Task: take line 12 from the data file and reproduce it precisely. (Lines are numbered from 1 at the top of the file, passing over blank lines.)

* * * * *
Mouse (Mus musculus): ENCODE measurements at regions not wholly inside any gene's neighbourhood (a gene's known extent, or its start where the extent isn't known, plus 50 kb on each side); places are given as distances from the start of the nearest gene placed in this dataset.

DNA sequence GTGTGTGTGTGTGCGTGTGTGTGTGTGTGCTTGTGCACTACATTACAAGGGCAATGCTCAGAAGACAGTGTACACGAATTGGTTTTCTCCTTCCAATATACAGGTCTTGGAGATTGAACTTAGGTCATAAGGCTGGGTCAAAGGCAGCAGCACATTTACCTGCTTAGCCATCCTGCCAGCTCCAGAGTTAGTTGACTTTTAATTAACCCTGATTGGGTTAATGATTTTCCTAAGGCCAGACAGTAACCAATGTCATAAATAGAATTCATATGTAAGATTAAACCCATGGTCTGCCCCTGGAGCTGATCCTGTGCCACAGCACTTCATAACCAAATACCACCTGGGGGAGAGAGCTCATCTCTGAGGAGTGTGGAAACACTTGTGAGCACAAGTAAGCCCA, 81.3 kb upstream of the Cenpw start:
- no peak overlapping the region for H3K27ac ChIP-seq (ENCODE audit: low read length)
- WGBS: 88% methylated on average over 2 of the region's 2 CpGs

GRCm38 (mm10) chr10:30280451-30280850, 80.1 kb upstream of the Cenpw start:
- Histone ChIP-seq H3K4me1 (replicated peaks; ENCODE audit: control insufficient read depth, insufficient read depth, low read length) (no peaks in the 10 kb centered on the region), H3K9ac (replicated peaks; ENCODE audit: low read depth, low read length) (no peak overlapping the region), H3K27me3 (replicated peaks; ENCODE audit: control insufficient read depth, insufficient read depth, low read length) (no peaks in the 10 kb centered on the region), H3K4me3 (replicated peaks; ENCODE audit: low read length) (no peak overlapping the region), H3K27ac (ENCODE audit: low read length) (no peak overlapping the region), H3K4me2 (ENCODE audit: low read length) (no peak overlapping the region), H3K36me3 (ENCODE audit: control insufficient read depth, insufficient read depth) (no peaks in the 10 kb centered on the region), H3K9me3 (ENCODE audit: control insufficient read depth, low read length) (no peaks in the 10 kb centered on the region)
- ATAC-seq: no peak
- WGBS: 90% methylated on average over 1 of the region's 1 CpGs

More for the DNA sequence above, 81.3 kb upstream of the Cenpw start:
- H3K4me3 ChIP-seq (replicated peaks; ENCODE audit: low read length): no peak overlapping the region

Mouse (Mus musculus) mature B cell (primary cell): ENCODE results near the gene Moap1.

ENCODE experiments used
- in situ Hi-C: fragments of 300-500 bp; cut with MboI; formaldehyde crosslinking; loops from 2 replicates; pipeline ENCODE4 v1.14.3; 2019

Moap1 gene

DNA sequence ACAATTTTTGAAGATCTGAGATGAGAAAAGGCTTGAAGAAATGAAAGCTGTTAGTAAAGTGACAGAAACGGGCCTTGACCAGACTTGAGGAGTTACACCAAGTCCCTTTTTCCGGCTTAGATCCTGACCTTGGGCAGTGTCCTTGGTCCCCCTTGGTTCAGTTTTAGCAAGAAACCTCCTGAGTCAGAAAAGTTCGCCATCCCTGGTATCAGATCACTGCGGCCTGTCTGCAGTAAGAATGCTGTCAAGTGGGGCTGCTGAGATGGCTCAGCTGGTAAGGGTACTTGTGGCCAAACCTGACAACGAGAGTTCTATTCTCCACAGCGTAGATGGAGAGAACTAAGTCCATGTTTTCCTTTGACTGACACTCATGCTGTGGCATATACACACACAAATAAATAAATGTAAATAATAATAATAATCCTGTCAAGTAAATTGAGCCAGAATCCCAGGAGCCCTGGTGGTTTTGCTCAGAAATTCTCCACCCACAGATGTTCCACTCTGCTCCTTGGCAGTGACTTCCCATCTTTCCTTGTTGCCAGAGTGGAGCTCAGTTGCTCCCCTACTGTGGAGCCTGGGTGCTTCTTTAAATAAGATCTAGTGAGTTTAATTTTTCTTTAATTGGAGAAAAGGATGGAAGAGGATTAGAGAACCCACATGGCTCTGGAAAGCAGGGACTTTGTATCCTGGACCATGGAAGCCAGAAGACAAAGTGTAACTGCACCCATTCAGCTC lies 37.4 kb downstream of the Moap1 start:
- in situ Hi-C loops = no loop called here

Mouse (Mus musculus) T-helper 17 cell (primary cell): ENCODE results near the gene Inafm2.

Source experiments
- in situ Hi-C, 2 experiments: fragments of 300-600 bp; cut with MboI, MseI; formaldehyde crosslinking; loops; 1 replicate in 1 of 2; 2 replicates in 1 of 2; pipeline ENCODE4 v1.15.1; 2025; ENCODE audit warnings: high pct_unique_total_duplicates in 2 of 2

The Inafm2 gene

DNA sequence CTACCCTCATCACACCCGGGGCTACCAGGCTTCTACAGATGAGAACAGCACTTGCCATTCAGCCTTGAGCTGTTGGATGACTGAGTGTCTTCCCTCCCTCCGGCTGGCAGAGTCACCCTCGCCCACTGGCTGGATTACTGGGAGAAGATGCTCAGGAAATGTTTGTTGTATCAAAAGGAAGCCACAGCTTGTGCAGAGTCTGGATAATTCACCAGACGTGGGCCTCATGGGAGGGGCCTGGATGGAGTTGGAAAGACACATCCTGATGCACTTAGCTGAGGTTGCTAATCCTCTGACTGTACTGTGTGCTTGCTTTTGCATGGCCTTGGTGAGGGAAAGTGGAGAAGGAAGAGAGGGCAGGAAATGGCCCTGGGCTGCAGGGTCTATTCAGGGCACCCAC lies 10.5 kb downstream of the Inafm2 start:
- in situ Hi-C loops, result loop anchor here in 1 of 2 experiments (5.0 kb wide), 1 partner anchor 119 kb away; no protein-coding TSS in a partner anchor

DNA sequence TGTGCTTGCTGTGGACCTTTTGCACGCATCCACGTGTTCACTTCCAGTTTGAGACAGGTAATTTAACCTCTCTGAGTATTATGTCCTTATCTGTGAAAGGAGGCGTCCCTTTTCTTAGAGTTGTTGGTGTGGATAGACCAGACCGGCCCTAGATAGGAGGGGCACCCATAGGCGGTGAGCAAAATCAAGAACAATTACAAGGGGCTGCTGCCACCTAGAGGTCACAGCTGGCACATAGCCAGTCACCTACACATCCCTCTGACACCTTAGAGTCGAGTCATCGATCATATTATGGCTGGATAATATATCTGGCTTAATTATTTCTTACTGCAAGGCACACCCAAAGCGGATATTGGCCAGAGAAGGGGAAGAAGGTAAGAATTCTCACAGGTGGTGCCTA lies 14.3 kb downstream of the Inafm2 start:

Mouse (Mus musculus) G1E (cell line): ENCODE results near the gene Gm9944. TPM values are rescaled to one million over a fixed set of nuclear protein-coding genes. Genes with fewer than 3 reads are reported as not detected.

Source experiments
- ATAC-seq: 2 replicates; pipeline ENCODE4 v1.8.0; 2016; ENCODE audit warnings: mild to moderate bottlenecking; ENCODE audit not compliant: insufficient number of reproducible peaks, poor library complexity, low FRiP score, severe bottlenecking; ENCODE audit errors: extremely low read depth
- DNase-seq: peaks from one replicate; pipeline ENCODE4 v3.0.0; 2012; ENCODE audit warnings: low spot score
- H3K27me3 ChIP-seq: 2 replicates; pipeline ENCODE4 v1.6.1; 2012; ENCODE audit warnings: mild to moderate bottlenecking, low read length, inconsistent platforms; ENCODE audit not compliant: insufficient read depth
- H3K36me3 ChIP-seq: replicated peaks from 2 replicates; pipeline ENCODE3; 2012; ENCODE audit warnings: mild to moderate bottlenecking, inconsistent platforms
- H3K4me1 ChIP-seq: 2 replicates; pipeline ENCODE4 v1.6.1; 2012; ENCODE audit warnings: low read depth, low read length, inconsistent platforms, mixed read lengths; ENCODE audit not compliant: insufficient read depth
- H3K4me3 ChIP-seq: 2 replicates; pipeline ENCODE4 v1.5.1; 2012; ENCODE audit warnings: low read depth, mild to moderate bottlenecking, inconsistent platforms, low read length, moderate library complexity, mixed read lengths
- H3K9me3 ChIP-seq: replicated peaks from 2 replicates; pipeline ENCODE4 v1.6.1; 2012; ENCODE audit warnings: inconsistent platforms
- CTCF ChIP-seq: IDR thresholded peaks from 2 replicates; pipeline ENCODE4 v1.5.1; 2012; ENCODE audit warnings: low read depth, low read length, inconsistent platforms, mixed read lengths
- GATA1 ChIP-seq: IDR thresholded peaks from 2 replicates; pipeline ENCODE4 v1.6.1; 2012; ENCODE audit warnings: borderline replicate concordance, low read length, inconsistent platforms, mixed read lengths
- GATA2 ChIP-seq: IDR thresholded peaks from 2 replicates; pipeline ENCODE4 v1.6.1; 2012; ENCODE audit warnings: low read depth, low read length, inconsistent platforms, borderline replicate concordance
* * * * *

ENCODE experiments used